Still healthy, after all these years

by Stephanie Gartelman

FUKUOKA — Passing your twilight years in Japan used to entail long days of contemplation and an austere diet of tofu. Sound dull? The good news is that doctors these days recommend an active social life for a happy, healthy old age. The bad news is, according to medical practitioner Magoe Ando, you’ll still need to adopt a strict diet — and well before your hair turns gray.

For 40 years, Ando has advocated a diet of unrefined, low-calorie foods and, at 83, he’s a sprightly example of its apparent benefits. Born in Niigata Prefecture in 1918, he was an only child and spoiled with fat- and sugar-rich foods. He believes this exacerbated his already sickly disposition. After moving to Fukuoka aged 15, in his early 20s he began experimenting with his diet to improve his health.

What initially steered his experiments was a study he read on the Hunza people from the mountain valleys of northern Pakistan and Afghanistan, whose lean, nutritionally balanced diet is believed to be why they are among the world’s longest-living peoples. After adopting eating habits similar to the Hunza’s, Ando’s condition improved vastly. The diet he began then and still advocates now as a doctor merges with macrobiotic principles. Derived from the Greek “macros” (large) and “bios” (life), the word “macrobiotic” was first coined by Hippocrates and has been used throughout history. Since the late 1920s, however, it has come to mean a diet of fresh, nonprocessed whole foods, as defined by Japanese writer-philosopher George Ohsawa, the founder of modern macrobiotics. Ohsawa advocated such a diet in the belief that it cleanses the body of toxins that can lead to chronic illness. However, in its strictest form, a macrobiotic diet can be so limiting as to cause nutritional deficiency. Today, Ohsawa’s principles are usually used only as a guideline.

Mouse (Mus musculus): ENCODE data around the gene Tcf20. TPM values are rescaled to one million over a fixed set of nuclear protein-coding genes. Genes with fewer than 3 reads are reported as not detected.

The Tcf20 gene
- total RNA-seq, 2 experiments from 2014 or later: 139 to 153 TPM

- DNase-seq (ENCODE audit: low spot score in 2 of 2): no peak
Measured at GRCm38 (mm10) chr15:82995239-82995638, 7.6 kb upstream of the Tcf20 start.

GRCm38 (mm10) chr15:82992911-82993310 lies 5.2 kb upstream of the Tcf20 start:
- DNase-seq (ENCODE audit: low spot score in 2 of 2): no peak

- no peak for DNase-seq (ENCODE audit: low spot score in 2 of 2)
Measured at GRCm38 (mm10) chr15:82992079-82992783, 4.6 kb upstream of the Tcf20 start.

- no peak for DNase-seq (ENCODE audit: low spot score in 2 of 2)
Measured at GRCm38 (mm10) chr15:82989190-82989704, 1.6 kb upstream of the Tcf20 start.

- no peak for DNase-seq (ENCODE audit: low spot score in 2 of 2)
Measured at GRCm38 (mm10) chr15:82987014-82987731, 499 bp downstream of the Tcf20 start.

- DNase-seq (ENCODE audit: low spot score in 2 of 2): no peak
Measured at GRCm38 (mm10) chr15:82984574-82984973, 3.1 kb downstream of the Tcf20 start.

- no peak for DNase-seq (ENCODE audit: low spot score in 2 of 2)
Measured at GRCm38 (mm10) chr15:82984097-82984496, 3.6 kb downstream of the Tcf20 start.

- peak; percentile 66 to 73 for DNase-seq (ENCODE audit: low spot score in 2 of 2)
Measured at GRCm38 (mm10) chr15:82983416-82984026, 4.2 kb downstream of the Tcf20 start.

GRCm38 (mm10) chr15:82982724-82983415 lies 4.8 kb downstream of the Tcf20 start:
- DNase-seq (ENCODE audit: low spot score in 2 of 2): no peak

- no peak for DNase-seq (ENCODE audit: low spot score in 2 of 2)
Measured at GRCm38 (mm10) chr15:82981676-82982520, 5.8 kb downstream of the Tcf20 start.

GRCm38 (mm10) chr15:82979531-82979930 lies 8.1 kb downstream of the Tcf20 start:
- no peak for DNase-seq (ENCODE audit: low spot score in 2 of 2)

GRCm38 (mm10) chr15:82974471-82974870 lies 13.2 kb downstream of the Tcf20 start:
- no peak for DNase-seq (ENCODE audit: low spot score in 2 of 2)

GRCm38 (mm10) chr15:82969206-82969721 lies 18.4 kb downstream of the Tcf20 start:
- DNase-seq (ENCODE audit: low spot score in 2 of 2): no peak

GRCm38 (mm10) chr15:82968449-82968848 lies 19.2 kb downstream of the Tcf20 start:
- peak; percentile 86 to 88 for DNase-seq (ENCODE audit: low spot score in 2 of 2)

In Ando’s talks and writings, he illustrates the value of a macrobiotic-style diet by referring to studies begun in the 1970s into the astounding longevity of the people of Yuzurihara, a remote village in Yamanashi Prefecture. At that time, Yuzurihara’s very fit octogenarians lived on a varied yet rudimentary diet of grains, yams, vegetables and freshwater fish. Yuzurihara’s elderly typified the sound health of prewar Japan, when many deaths (usually from pneumonia or other infections) were attributable to inadequate medicine. However, that generation’s 50- and 60-year-old descendants, who had lived urban lives and eaten more refined foods, showed a far greater incidence of cancer and heart disease.